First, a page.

-  Randy Moss, Donte Stallworth, Wes Welker, and Adalius Thomas were the key free agent pickups as the Patriots made the most determined run to a Superbowl ever seen, exploding to put up over 34 points per game.  The Patriots were 8-0 and the Colts 7-0 as they entered November at the RCA Dome.   The game became one of the highest-rated broadcasts in CBS history as Randy Moss caught a short touchdown but the Colts clawed to a 20-10 lead in the fourth quarter.   Down by two scores, Brady finally got his offense going on a 60-yard bomb to Moss to the Colts 3, and a third-down touchdown to Welker.   After forcing a Colts punt the Patriots raced to the go-ahead touchdown, on a pass to Moss, a 40-yard strike to Stallworth, and the touchdown to Kevin Faulk.   Manning was then strip-sacked by former RCA Dome popcorn vendor Roosevelt Colvin, a longtime nemesis of Manning from his Chicago Bears days.   Brady converted the needed first down and the Patriots had broken the Colts' unbeaten streak, 24-20.


#4: FOURTH AND TWO, 2009
- The Colts were unbeaten on November 15, 2009 when they hosted the Patriots, and the game started as a Patriots runaway as Brady and Manning combined for four touchdowns and a 24-14 Patriots lead; a goalline fumble by embattled running back Laurence Maroney wiped out a third-quarter Patriots touchdown, and Moss' catch put the Pats up 31-14 entering the fourth quarter.   But Manning connected with Pierre Garcon and in the final three minutes the Patriots led 34-28 but were pinned at their own 28 needing two more yards; Bill Belichick went for the fourth down conversion and a pass to Kevin Faulk appeared to break the first down plane but was ruled short by referee Scott Green.   When Manning tossed the winning touchdown in the final seconds the media storm against Belichick was enormous like the league hadn't seen since 1995's fourth down failure by the Cowboys against the Eagles.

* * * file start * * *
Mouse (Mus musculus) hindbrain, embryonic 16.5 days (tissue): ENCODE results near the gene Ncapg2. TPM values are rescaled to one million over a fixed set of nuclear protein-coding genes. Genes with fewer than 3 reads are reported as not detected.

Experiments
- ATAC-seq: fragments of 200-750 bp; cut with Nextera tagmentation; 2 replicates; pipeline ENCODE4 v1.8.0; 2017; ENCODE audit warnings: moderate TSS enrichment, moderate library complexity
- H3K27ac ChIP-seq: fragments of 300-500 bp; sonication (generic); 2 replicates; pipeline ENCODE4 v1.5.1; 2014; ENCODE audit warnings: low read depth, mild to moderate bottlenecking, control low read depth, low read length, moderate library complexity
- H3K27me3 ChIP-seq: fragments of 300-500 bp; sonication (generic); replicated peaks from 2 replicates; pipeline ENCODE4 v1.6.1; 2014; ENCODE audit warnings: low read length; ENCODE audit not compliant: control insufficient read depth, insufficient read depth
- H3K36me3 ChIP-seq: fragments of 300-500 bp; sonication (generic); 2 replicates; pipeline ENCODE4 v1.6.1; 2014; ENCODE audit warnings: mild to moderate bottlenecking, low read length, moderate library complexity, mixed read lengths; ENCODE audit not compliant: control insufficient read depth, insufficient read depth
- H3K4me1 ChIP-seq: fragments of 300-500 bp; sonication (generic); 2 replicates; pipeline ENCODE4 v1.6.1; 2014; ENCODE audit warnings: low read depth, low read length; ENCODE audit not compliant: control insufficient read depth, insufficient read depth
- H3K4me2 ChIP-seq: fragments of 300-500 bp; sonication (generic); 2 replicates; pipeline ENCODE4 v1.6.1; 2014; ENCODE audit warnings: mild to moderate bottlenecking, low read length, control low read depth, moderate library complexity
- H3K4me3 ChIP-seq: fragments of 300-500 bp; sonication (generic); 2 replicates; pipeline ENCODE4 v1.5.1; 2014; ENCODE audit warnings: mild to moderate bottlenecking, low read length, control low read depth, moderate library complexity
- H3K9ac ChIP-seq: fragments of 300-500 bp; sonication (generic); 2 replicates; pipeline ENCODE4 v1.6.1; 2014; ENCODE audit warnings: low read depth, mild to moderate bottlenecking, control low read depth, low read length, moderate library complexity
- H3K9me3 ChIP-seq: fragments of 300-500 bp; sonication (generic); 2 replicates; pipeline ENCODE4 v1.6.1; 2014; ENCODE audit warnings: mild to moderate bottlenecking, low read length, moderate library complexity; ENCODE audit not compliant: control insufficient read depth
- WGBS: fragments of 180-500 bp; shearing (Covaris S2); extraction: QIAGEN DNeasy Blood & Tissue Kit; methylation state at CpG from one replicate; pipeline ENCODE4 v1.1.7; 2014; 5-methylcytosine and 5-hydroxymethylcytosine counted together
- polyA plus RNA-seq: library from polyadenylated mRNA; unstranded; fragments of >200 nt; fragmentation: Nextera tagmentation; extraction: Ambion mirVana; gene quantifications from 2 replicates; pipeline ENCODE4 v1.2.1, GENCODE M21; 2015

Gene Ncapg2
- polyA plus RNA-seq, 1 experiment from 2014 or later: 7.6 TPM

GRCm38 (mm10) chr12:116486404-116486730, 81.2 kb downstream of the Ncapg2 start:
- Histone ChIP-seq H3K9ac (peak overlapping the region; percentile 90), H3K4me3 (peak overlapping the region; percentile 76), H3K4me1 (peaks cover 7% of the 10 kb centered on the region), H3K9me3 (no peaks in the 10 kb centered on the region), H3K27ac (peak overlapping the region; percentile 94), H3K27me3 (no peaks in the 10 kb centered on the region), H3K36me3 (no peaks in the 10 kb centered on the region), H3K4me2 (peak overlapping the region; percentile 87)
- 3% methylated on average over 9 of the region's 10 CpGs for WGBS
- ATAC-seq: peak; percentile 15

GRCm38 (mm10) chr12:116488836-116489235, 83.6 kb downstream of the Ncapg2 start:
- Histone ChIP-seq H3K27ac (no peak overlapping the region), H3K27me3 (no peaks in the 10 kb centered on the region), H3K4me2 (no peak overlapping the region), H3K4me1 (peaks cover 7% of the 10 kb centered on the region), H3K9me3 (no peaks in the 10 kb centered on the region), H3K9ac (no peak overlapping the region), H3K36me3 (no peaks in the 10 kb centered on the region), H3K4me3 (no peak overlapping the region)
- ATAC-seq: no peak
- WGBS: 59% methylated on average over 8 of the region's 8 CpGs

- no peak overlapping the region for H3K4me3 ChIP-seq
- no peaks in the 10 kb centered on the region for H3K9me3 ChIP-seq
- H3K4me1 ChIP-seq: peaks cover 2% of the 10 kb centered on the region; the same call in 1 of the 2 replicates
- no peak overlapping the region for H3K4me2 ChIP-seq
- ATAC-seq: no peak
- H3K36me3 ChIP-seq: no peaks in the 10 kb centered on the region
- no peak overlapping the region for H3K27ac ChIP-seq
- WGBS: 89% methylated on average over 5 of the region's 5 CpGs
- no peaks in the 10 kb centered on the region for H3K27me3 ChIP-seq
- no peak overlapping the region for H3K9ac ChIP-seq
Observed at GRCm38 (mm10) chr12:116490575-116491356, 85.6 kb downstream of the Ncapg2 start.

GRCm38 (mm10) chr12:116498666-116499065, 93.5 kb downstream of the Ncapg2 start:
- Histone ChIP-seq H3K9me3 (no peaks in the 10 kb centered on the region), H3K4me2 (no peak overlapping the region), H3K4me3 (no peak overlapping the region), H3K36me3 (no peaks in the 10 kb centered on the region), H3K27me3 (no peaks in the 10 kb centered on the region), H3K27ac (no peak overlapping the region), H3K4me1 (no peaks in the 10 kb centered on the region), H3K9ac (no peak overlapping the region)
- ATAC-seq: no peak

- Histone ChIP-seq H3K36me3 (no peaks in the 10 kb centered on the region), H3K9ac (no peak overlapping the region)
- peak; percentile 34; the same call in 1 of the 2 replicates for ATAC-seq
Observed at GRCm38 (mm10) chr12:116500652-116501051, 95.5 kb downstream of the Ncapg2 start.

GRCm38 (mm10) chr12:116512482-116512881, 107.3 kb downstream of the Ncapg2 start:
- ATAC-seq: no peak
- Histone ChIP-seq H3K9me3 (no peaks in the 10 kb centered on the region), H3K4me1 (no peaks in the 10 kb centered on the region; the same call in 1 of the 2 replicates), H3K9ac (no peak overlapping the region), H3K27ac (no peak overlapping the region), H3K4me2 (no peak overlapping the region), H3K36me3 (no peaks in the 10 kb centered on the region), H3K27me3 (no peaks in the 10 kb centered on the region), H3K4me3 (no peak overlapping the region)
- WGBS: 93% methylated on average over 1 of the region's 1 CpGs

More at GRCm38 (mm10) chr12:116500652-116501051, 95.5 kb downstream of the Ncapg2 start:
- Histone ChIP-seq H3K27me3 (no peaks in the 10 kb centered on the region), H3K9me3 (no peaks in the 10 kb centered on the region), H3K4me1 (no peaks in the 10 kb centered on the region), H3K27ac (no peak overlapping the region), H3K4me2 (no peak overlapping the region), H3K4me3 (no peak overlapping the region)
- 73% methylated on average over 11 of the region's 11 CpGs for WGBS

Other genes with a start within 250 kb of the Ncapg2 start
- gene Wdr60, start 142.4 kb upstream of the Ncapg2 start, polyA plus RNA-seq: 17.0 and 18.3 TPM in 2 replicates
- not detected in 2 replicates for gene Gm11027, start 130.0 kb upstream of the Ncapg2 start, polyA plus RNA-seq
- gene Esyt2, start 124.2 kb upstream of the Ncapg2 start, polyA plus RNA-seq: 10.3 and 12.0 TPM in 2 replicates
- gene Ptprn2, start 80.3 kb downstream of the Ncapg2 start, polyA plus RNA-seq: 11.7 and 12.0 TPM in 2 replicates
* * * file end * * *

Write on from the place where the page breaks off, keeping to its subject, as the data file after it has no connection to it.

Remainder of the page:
- In 2010 the Colts traveled to Foxboro for the first time since 2006 and were 6-3 with the Patriots 7-2.   The Patriots had changed their offense with Randy Moss traded after Week 4 and Deion Branch returned after four seasons in Seattle; they had also drafted two boffo tight ends in Rob Gronkowski and Aaron Hernandez.   The game on November 21 began with the pattern that had developed from 2003 - once again the Patriots raced to a big lead, taking a 31-14 lead in the fourth quarter.   And once again Manning roared back, this time with two touchdowns to Blair White in the fourth.   Once again the Patriots couldn't put Manning away and Peyton had the ball in the final minutes driving remorselessly.